The 13-contact strip goes at the top end of the keyboard, and I asked if the 13 could be modified into a 12, and was told "No, because the rubber nobs that stick into the circuit board are at different dimensions and will not fit properly into the other places along the board where the 12's go."


    Presently, this is September 04, 2008, Sweetwater has the 13 rubber contact in stock, but not the 12's which I was told they would not get until October. Verified by talking to Kurzweil's tech rep in Washington state who said that Kurzweil will not get any rubber contacts in stock until October, 2008. They have been on back-order for 7 months, already.

    The www.MIDI-store.com (based out of Pheonix, AZ) does have the 12-contact strips in stock, but none of the 13's. So, you have to do what I just did. Order the 12's from the MIDI-store, and the 13 from Sweetwater.

    At Sweetwater, you need to ask for the Keyboard parts desk, which is manned by Karen. Or, call directly to her extension at 1-800-222-4700 x.1417 You cannot order these parts from Sweetwater's website.

    But, knowing what we know now, any keyboard store that has rubber contacts in stock, more than likely will be able to accomodate your need, so long as the rubber contacts they have in stock go to Fatar keyboards. So you might be able to locate parts from other music stores or technical shops.


    3) Oh, one last thing. The contacts from the MIDI-Store.com are only $4.00/ea whereas the same part at Sweetwater is close to $8/ea.
    Last edited by Toddskins; 09-04-2008 at 22:05.

  8. #18
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    Hats off to Toddskins ...thanks very much for taking the time to share this with us. You may have just saved me several hundred pounds (or dollars etc), as I've been thinking of giving up and buying a new master keyboard...very annoying when it's only one note that doesn't work on an otherwise perfectly good keyboard.

    The next-to-lowest E on my FATAR Studio 500 has been stuck at a velocity of 1 for several years...I'm ashamed to say I'd even found myself writing in keys which don't require the note. Anyway, last week I took a deep breath, opened it up and saw all the bits you have described. I took off the board/rubber strip assembly and vacuumed everything, thinking that might do the trick. It didn't, so now I'll follow your directions as to removing the rubber strip and using a cleaning solution etc.

    I'll let you know if it works - talking of which...and very important this...did it work for you?!!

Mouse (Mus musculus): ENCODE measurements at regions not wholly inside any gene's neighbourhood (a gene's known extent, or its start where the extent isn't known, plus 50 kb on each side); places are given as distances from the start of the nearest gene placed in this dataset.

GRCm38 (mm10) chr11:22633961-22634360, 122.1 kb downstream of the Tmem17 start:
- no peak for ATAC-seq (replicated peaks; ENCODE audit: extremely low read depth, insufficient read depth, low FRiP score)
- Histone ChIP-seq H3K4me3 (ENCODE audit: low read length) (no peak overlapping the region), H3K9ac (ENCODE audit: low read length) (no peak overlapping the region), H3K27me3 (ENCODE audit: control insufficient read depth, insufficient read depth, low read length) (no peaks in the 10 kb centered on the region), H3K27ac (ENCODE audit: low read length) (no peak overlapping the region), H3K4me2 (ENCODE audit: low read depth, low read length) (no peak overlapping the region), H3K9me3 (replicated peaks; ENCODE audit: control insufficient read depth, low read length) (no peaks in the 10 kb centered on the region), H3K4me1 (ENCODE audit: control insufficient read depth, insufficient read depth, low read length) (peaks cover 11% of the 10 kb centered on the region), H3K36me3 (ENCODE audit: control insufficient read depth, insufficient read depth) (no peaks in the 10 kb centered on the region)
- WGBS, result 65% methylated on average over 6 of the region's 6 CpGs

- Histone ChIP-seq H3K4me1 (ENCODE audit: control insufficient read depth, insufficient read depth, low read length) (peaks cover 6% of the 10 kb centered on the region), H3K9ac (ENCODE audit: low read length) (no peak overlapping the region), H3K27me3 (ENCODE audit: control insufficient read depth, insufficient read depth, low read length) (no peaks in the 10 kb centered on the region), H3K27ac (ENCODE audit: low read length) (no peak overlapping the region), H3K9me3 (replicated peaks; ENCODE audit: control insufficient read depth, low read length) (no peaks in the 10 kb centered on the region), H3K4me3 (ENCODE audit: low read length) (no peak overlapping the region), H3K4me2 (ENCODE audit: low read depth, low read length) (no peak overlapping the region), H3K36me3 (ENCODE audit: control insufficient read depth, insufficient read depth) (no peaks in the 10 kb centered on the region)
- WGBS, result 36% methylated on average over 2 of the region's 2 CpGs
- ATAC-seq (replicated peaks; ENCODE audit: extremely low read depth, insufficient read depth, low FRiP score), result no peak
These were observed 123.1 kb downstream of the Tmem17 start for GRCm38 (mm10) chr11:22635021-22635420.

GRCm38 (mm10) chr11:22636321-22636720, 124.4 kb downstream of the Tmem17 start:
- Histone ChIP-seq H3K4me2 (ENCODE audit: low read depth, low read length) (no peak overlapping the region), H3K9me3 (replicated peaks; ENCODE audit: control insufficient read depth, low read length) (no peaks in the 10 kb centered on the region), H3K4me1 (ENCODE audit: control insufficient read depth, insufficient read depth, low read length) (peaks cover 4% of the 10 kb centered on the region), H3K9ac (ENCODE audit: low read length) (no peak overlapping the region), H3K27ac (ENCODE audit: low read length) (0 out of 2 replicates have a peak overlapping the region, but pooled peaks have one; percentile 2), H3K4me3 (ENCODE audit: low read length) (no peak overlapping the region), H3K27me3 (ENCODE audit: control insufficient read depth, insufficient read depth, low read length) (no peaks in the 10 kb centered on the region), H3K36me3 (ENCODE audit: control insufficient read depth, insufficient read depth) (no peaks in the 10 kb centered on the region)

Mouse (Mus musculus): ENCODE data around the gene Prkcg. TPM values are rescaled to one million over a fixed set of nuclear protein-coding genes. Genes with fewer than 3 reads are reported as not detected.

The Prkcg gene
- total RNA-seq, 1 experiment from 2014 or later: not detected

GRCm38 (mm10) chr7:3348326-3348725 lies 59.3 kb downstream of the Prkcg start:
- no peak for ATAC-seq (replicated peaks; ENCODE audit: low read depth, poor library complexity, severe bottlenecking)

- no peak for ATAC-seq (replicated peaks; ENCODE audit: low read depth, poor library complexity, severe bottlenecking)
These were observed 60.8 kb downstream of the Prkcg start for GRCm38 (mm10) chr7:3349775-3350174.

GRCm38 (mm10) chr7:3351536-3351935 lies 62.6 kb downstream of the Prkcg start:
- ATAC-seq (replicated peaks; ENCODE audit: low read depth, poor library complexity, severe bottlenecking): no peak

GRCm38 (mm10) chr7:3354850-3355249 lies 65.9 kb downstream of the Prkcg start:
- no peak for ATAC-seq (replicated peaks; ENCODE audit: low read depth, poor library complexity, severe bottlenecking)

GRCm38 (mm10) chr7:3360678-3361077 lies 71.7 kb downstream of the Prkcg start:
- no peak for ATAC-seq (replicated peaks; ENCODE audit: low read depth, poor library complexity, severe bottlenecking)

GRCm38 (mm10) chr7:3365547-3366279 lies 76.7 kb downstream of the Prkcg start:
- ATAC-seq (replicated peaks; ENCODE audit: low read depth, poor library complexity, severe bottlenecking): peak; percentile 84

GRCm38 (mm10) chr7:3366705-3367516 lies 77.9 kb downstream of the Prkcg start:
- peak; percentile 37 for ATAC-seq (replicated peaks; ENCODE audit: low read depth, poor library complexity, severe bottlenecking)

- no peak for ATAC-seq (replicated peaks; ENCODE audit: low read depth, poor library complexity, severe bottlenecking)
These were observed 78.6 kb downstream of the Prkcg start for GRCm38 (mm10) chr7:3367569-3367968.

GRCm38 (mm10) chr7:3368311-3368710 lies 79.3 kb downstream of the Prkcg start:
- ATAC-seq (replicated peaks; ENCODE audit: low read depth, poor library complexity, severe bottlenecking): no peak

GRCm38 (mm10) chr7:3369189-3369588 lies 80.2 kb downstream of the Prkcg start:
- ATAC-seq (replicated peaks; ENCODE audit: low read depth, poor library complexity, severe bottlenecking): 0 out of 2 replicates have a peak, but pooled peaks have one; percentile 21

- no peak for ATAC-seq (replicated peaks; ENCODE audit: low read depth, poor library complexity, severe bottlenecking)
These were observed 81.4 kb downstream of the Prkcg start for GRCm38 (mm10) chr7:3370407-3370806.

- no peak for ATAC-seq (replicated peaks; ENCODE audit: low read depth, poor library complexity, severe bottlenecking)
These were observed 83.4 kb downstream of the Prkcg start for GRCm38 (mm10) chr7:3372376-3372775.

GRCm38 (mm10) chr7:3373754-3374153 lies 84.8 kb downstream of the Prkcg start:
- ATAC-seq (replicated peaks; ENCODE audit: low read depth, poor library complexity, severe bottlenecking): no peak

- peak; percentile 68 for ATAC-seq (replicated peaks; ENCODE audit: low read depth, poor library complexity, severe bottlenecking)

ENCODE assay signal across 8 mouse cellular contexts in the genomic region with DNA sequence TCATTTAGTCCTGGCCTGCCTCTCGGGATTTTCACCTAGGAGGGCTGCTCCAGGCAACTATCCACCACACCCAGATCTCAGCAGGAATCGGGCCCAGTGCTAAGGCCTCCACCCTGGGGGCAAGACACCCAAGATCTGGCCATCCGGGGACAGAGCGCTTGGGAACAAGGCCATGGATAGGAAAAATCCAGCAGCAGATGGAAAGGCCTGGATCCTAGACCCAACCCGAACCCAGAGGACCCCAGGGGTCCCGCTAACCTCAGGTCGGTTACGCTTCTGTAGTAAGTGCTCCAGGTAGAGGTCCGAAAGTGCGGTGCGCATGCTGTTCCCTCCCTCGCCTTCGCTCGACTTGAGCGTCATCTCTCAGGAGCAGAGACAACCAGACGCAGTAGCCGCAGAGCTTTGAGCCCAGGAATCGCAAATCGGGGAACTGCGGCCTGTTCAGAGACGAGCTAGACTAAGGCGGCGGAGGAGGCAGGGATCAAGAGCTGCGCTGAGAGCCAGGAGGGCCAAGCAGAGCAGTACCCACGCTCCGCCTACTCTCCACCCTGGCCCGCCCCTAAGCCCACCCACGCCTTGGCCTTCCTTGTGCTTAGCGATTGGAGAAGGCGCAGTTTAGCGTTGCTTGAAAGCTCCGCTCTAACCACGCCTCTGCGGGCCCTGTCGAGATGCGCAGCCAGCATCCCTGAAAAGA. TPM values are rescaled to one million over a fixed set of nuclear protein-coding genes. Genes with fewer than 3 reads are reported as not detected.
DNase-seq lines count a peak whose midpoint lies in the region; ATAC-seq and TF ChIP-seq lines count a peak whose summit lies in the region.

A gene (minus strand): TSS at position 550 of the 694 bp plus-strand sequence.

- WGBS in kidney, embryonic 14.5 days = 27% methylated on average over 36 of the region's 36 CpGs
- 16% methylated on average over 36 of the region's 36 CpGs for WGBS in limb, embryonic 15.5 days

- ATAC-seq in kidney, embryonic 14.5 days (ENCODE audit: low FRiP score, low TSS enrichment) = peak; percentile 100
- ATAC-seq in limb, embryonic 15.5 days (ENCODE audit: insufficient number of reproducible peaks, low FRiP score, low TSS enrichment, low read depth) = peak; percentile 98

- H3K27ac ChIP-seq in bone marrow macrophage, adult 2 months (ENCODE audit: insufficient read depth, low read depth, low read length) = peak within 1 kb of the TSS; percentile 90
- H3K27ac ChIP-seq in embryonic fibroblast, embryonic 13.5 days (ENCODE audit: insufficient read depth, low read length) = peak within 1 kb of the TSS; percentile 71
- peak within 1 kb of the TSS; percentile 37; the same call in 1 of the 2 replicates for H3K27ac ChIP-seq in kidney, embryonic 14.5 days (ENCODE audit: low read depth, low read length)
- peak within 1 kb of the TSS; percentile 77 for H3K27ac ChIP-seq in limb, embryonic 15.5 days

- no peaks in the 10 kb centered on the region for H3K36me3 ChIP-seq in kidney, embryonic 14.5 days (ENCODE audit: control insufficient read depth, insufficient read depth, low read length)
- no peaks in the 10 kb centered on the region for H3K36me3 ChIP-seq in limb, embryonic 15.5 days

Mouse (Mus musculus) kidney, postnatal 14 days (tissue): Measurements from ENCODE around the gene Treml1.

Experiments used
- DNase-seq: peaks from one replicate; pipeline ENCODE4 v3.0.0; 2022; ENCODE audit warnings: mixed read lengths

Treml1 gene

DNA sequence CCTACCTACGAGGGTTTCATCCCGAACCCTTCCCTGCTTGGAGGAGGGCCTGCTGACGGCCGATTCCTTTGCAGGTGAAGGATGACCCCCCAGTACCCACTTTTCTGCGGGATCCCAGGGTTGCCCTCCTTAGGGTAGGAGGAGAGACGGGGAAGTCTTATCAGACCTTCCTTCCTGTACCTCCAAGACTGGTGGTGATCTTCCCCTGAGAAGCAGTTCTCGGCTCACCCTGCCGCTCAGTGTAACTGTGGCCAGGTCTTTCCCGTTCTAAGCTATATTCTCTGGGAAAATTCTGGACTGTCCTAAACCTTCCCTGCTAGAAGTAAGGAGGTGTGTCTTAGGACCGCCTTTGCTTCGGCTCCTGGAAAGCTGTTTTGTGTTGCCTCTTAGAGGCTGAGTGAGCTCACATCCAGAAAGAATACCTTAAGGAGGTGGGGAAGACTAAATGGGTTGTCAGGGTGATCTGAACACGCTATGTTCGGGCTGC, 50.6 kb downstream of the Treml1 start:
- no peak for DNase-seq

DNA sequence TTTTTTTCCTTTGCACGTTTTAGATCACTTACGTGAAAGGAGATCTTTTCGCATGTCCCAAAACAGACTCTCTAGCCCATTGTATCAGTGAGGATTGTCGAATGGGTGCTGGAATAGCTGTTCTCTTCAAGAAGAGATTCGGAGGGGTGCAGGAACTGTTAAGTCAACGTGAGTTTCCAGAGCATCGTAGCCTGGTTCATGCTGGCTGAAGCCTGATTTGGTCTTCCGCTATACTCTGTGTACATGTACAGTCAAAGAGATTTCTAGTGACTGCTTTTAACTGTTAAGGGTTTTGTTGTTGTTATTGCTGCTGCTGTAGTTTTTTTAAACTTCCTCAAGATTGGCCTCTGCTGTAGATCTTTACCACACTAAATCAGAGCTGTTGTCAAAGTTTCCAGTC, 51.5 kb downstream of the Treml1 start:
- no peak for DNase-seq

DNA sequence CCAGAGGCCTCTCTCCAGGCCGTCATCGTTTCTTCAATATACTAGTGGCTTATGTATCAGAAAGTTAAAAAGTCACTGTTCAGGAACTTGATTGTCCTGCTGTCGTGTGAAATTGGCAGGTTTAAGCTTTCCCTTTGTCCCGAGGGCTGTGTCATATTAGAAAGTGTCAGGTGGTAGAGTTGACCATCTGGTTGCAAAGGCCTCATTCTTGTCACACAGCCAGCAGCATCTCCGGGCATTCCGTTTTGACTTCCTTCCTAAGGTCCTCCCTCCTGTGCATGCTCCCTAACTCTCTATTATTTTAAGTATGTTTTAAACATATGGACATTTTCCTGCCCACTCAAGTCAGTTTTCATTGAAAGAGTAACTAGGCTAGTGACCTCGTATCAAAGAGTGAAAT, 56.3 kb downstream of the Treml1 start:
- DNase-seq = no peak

9. #19
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    Yes and No

    Quote Originally Posted by mikerobe View Post
    Hats off to Toddskins ...thanks very much for taking the time to share this with us. You may have just saved me several hundred pounds (or dollars etc), as I've been thinking of giving up and buying a new master keyboard...very annoying when it's only one note that doesn't work on an otherwise perfectly good keyboard.

    The next-to-lowest E on my FATAR Studio 500 has been stuck at a velocity of 1 for several years...I'm ashamed to say I'd even found myself writing in keys which don't require the note. Anyway, last week I took a deep breath, opened it up and saw all the bits you have described. I took off the board/rubber strip assembly and vacuumed everything, thinking that might do the trick. It didn't, so now I'll follow your directions as to removing the rubber strip and using a cleaning solution etc.

    I'll let you know if it works - talking of which...and very important this...did it work for you?!!

    In my 1st instance, it turned out that cleaning the contacts was not the problem, but that the rubber contact bowl or bulb form, was stuck in the wrong position, similar to a brand new baseball cap that starts losing its form.

    So in the process of cleaning, I pushed the rubber back into the correct position, and then it worked again correctly for a few days, before it got stuck again. I have since purchased the rubber contacts to replace them, but have not yet done so, because when I bang on surrounding notes, it causes the rubber "bulb" to pop back into the correct position.

    I have been staring at my new rubber contact parts on my counter for a couple of weeks now, not looking forward to taking the keyboard apart again to do the work, but I know I will get around to it any day now.

    Glad all the photos and links are helpful to you. You might just want to buy the contacts (or at least one strip of 12) and replace it since you are going through all the trouble of dismantling it. It may just need cleaning, but then rubber may wear out and it could be that it might just be wise to replace the rubber strip, in which case the shipping expense would be the most expensive portion of the bill, if you live outside the USA. The part is only $4/ea.


  10. #20
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    Ah yes...good idea. At $4 it has to be worth ordering the rubber strip and waiting until it arrives before dismantling the keyboard again...plus if I mess it up I won't be keyboardless.

    Will report back.